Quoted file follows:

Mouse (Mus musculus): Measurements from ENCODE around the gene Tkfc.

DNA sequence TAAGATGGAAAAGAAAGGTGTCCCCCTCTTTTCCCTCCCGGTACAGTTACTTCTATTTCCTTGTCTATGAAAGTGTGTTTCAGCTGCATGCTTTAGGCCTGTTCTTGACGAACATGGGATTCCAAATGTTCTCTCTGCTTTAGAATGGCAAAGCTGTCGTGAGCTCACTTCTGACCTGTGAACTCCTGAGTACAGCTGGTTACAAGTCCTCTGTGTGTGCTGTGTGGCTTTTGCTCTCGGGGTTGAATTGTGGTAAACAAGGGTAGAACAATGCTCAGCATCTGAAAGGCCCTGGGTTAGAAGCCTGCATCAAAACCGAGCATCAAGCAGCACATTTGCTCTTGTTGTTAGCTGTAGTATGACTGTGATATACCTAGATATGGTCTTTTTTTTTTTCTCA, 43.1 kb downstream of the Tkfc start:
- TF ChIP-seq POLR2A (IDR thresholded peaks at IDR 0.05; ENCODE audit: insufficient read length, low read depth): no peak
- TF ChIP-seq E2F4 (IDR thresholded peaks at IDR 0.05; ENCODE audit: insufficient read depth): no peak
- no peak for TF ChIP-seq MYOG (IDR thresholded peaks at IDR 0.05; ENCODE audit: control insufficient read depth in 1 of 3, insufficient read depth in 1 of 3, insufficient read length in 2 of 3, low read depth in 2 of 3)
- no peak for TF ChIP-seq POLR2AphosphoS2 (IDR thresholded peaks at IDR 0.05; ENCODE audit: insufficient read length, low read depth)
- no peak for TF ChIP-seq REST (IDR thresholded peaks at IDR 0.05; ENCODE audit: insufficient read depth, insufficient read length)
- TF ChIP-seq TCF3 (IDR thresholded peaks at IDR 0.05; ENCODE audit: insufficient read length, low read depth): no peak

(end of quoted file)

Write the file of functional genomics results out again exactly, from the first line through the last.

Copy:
Mouse (Mus musculus): Measurements from ENCODE around the gene Tkfc.

DNA sequence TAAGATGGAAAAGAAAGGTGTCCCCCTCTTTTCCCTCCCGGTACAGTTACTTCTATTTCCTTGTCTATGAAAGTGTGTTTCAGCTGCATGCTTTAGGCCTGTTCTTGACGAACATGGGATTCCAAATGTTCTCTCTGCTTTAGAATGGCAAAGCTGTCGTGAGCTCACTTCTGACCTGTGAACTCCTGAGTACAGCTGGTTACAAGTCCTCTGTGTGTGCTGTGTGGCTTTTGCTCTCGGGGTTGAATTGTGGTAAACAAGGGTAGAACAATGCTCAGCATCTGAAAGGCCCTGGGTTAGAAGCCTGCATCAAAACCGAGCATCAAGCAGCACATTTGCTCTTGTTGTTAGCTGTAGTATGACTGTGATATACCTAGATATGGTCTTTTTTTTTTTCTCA, 43.1 kb downstream of the Tkfc start:
- TF ChIP-seq POLR2A (IDR thresholded peaks at IDR 0.05; ENCODE audit: insufficient read length, low read depth): no peak
- TF ChIP-seq E2F4 (IDR thresholded peaks at IDR 0.05; ENCODE audit: insufficient read depth): no peak
- no peak for TF ChIP-seq MYOG (IDR thresholded peaks at IDR 0.05; ENCODE audit: control insufficient read depth in 1 of 3, insufficient read depth in 1 of 3, insufficient read length in 2 of 3, low read depth in 2 of 3)
- no peak for TF ChIP-seq POLR2AphosphoS2 (IDR thresholded peaks at IDR 0.05; ENCODE audit: insufficient read length, low read depth)
- no peak for TF ChIP-seq REST (IDR thresholded peaks at IDR 0.05; ENCODE audit: insufficient read depth, insufficient read length)
- TF ChIP-seq TCF3 (IDR thresholded peaks at IDR 0.05; ENCODE audit: insufficient read length, low read depth): no peak